Last Updated: Mon Nov 01, 2010 19:59 pm (KSA) 16:59 pm (GMT)

Malaysia minister quits over video sex scandal

Health minister Chua Soi Lek (File)
Health minister Chua Soi Lek (File)

Malaysia's health minister resigned his cabinet post Wednesday after admitting he had been secretly filmed having sex with a female friend in a hotel room.

Chua Soi Lek, 61, the most senior member of Prime Minister Abdullah Ahmad Badawi's government to resign after a sex scandal, announced that he was also stepping down from parliament.

"The people could not accept (the scandal), so to me and my family it was better for me to resign so that I am not a liability to the national leadership," Chua, a married man with three children, told a hastily convened news conference.

"I won't be the first and I won't be the last (politician to be caught in such a situation)," he added. "It is up to the public to judge me."

A grim-looking prime minister said he accepted Chua's resignation and thanked him for taking responsibility for his actions.

"The public not only wants (the government) to act swiftly on issues and carry out our duties well," Abdullah said.

Chua admitted Tuesday that he was in the video, which has been splashed on the front pages of Malaysian newspapers since the DVD started circulating in southern Johor state last week.

Chua is vice president of the Malaysian Chinese Association, a key part of Abdullah's coalition government.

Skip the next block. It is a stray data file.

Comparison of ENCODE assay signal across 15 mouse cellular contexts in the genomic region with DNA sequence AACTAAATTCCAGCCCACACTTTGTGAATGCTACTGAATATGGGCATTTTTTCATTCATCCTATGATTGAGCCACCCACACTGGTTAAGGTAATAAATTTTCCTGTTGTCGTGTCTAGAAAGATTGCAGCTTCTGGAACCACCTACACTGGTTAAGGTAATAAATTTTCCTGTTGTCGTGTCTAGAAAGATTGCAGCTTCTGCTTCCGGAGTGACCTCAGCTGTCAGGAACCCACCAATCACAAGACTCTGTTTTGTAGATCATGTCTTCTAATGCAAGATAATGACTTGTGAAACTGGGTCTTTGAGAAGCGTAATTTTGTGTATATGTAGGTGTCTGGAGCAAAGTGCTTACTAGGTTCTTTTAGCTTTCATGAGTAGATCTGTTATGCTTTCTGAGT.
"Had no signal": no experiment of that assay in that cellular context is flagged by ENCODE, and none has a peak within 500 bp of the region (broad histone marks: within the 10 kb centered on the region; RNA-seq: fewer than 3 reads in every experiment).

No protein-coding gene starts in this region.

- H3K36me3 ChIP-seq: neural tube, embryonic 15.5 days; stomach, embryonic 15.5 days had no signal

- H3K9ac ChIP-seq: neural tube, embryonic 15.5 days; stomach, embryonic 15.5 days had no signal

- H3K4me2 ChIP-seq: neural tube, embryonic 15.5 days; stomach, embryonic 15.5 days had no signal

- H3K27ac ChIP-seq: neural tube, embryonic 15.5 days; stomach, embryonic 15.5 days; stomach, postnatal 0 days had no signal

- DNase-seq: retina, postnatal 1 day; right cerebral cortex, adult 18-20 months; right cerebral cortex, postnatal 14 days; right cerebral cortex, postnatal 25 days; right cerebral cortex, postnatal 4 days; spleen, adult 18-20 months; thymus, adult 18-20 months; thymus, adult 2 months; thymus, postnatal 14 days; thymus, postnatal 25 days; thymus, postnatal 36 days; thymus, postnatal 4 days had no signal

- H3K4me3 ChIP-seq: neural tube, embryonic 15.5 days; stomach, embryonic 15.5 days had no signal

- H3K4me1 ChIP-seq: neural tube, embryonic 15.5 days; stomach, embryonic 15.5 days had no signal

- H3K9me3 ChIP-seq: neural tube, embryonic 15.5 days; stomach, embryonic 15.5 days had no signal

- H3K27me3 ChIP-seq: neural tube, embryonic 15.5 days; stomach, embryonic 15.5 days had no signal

Abdullah said Chua's resignation would not affect upcoming general elections, which he is expected to announce this year.

Chua said his family was fully supportive of his decision and admitted that the scandal was taking a toll. "I live in a very close-knit family but I am confident that my family will support me," he added.

The video is believed to have been taken from closed-circuit television and was recorded two years ago, according to the state news agency Bernama.

Sex scandals among politicians are not uncommon in Malaysia, with several members of the ruling United Malays National Organization (UMNO) having been forced to resign in recent years.

Defiant to the last, Chua drew a line between his public and private life, refusing to comment on the incident portrayed in the tape.

"If you want to discuss my private life, please do," he told reporters at his press conference. "Maybe you would like to watch the videotape with me."

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